PITTSBURGH — Over the years, the Walsh Jesuit Ironman has had eventual Olympic gold medalist Kyle Snyder and world champions wrestle at its tournament.
The pinnacle of high school wrestling has had four-time NCAA champions compete on the mats inside “The Dome” as well.
On Saturday, the NCAA Division I Championships proved once again just how much the Ironman is the precursor for future gains.
“Any situations you can put yourself in that require immense focus over a long period of time that includes toughness and grit is good for you,” said Ohio State coach Tom Ryan, who has been to his share of Ironmans. “The Ironman does that. You’ve got to be focused and ready and on it match after match after match. There’s a lot of learning that occurs, and the Ironman does that.”
Ironmans of the past led to future titles at PPG Paints Arena over the weekend as 330 wrestlers invaded Pittsburgh hoping to grab one of the coveted 10 spots at the top and one of the 80 All-American slots available.
Of the 80, 22 cut their teeth on the Ironman. Of those 22, Jack Mueller (Virginia, 125), Spencer Lee (Iowa, 125), Joey McKenna (Ohio State, 141), Micah Jordan (Ohio State, 149), Vincenzo Joseph (Penn State, 149), Zahid Valencia (Arizona State, 174), Bo Nickal (Penn State, 197) and Derek White (Oklahoma State, 285) were finalists.
That’s eight of a possible 20 finalists from the invitation-only event in Ohio and 28 percent of the top eight wrestlers who made their way to Cuyahoga Falls in high school.
“Wrestling at a high level right at the beginning of the season was always a fun thing,” said McKenna, who won Ironman in 2013 and was runner-up in 2011. “It was good to wrestle all the top Ohio guys and guys around the country. It’s the toughest high school tournament out there. Back at Blair [Academy in Blairstown, N.J.], we always have a championship mindset for what it would be like to wrestle in college.”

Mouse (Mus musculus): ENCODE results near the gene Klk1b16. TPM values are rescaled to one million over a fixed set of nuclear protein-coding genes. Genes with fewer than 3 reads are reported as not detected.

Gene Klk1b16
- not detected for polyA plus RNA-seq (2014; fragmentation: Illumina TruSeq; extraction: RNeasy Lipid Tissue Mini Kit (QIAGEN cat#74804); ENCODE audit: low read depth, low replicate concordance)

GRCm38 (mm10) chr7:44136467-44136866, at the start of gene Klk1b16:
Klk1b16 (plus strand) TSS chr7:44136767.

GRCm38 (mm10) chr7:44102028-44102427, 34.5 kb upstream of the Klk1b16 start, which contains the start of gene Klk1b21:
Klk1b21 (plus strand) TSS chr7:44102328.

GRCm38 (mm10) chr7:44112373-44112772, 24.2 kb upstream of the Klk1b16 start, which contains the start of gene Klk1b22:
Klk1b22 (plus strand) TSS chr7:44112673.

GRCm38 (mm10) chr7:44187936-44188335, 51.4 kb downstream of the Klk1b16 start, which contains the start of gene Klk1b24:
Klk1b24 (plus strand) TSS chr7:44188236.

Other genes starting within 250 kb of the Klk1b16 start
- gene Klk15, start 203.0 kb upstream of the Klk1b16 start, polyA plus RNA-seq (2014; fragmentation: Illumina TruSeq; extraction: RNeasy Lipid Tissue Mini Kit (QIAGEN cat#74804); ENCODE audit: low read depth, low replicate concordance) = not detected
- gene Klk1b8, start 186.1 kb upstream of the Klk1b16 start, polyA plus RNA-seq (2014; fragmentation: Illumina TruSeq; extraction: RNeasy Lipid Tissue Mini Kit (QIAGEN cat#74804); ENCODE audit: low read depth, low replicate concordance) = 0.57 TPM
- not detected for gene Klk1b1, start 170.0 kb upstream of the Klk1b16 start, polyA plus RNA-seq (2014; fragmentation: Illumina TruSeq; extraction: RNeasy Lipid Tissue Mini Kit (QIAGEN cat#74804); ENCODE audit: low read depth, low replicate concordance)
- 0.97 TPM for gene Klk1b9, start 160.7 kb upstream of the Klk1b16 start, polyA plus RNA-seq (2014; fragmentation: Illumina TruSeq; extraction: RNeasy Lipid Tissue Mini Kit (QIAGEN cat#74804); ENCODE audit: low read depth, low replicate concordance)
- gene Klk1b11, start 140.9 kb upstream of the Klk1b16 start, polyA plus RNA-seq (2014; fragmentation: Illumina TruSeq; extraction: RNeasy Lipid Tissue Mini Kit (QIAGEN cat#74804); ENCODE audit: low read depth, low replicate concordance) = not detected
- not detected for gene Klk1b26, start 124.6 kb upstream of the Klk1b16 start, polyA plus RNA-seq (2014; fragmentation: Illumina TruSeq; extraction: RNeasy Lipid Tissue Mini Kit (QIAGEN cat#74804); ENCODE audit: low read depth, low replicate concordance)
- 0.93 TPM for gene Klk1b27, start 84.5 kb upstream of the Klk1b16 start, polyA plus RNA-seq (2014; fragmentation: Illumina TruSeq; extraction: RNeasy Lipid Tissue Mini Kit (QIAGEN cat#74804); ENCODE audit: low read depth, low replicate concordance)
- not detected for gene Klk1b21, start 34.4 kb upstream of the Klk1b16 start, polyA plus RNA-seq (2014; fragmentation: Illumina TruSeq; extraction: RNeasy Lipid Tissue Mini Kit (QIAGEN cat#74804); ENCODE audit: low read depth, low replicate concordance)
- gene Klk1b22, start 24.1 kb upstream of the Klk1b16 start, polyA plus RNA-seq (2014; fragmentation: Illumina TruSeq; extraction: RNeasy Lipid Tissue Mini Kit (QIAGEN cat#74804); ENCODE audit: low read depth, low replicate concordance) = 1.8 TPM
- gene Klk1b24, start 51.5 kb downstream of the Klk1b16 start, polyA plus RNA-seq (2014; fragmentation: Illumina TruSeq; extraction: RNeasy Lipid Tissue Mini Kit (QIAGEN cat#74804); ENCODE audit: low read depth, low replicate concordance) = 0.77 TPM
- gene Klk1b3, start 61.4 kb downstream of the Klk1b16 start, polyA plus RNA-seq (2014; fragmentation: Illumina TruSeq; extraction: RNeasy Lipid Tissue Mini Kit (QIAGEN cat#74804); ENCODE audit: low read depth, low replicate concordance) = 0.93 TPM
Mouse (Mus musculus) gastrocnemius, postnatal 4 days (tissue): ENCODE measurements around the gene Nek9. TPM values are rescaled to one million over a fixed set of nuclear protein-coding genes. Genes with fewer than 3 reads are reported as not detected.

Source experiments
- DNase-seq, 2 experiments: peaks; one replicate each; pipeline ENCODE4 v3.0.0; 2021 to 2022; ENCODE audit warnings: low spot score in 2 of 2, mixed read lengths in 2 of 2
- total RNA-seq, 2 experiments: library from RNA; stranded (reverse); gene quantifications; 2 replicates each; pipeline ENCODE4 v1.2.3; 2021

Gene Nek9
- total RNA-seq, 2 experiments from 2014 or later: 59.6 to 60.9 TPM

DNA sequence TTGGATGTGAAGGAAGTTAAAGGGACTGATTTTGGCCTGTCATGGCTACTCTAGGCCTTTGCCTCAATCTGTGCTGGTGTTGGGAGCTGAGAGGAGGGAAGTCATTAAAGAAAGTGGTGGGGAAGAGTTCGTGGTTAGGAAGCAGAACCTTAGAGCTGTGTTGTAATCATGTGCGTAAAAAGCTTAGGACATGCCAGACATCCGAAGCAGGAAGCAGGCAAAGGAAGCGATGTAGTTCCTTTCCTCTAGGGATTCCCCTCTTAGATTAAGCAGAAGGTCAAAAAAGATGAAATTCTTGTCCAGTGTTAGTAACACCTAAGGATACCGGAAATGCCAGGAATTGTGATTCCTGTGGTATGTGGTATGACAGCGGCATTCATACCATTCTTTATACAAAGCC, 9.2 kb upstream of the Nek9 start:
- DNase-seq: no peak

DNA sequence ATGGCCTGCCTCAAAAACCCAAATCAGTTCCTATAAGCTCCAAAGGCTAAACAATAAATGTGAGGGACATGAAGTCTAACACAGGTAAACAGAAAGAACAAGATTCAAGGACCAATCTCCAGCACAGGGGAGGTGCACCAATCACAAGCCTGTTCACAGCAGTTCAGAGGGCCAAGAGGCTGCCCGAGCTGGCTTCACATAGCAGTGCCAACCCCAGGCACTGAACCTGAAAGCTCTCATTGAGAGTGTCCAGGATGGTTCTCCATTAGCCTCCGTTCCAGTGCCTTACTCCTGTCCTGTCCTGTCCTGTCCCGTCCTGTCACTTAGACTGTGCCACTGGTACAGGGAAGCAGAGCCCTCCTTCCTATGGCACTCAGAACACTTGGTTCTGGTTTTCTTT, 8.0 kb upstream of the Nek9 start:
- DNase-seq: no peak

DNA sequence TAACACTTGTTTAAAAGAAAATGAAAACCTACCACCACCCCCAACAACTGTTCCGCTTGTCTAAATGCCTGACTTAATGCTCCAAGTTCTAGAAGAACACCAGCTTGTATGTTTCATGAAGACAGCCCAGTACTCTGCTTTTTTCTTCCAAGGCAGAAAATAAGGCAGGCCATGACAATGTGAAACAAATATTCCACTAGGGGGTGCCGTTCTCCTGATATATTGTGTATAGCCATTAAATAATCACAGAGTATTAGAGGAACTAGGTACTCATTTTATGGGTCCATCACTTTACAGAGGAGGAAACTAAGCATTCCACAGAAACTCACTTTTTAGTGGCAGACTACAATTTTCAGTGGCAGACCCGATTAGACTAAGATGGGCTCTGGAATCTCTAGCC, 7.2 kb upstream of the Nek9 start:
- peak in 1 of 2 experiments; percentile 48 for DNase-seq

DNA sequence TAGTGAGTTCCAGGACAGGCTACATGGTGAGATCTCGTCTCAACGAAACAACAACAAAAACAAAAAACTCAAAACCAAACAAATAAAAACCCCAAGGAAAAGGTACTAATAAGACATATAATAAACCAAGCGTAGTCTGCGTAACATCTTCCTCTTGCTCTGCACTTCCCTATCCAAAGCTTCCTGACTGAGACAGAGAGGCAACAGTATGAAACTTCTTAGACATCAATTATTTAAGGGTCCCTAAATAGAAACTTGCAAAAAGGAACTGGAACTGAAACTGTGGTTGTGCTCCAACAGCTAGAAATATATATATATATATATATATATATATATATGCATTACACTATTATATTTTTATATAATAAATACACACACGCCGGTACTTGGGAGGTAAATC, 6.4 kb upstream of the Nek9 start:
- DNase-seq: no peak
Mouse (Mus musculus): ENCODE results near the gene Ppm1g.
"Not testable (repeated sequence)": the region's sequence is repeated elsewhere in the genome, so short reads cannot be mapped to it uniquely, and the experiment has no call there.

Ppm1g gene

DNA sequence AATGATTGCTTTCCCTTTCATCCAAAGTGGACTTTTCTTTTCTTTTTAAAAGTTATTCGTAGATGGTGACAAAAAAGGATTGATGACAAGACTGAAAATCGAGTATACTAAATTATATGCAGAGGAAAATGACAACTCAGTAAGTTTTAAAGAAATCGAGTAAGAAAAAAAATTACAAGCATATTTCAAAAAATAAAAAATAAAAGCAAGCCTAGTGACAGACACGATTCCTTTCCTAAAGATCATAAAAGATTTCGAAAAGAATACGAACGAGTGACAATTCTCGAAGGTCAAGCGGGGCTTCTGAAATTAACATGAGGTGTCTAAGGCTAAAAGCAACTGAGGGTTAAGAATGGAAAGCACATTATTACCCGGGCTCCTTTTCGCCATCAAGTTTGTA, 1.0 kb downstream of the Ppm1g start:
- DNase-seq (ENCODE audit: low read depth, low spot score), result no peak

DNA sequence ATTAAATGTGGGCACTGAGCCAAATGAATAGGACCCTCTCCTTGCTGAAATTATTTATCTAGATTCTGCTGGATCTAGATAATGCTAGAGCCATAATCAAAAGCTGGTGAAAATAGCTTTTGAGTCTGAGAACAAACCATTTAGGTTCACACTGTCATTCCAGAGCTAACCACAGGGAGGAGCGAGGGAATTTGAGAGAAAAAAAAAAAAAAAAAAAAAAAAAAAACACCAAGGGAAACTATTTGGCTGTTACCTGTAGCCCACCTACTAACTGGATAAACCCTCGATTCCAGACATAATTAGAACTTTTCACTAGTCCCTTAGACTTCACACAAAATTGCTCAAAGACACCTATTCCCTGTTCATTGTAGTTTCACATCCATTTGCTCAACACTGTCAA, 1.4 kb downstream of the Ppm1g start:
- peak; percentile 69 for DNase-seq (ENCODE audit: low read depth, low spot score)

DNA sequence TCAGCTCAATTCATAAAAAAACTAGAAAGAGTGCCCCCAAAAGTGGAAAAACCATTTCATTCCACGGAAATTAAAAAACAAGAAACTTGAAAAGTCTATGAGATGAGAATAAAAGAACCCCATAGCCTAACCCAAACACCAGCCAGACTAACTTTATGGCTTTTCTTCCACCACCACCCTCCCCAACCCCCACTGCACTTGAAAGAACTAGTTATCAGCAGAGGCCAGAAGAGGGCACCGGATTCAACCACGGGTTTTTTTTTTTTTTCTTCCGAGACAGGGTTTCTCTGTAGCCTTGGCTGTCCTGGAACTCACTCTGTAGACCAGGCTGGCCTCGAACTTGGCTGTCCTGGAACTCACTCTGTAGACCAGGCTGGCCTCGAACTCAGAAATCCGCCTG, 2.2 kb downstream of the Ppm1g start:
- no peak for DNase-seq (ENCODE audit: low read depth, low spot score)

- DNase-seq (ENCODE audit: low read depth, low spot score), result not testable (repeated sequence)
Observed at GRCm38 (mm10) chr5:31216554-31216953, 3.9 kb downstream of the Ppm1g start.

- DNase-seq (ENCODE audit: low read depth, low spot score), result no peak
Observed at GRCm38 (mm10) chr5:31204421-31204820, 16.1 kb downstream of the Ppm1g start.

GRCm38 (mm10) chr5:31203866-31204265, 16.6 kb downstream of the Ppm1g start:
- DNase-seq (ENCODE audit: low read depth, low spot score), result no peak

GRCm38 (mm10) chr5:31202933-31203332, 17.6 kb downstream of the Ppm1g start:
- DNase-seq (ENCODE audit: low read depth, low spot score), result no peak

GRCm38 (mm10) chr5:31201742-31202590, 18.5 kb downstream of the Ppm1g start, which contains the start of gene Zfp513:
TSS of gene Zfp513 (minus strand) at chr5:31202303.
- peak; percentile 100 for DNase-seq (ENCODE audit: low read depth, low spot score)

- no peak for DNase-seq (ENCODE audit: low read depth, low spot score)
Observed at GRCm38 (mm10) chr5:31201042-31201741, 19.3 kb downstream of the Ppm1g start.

That mindset played out over and over again among the 640 matches fans took in.
Determination wasn’t hard to find. Neither was the reserve coaches and wrestlers alike found in some of the hairiest of situations.
Nick Heflin, who was a three-time All-American for Ohio State and national runner-up, remembers his days at Perry where the former two-time state finalist opened his season by competing against the best of the best in high school.
Now an assistant coach at Oklahoma, the 2009 state champion sees similarities between the Ironman and the national championships.
“This is a three-day grind. The Ironman is a two-day grind, but you have the best of the best across the country,” said Heflin, who placed fourth and seventh at the Ironman. “I think the highest I ever placed at Ironman was fourth. I remember the first time I placed was for seventh and eighth and I had a three-time state champ [Zac Cibula of Luxemburg-Casco, Wisconsin]. It’s a good prep for this tournament.”
It's not the wrestling either as the atmosphere mirrors that of nationals on a smaller scale.
“Being on the big stage, especially with the crowd being on top of you just like it is here with the atmosphere, it goes hand in hand,” said Ironman Director of Wrestling Corey Haddad. “It’s the NCAAs of high school wrestling because of the elite level of competition. You have 150 of the nationally ranked wrestlers from the consensus polls there.”
A select few of those 150 go on to be No. 1 at the next level.
They never forget how they reached the pinnacle.
Lee was a three-time Ironman champion for Franklin Regional (Pennsylvania).
Now, the sophomore is a two-time national champion for the Hawkeyes.
“I think having that tough high school schedule helped me the best high school can,” he said. “It prepares you for that grind of the college season.”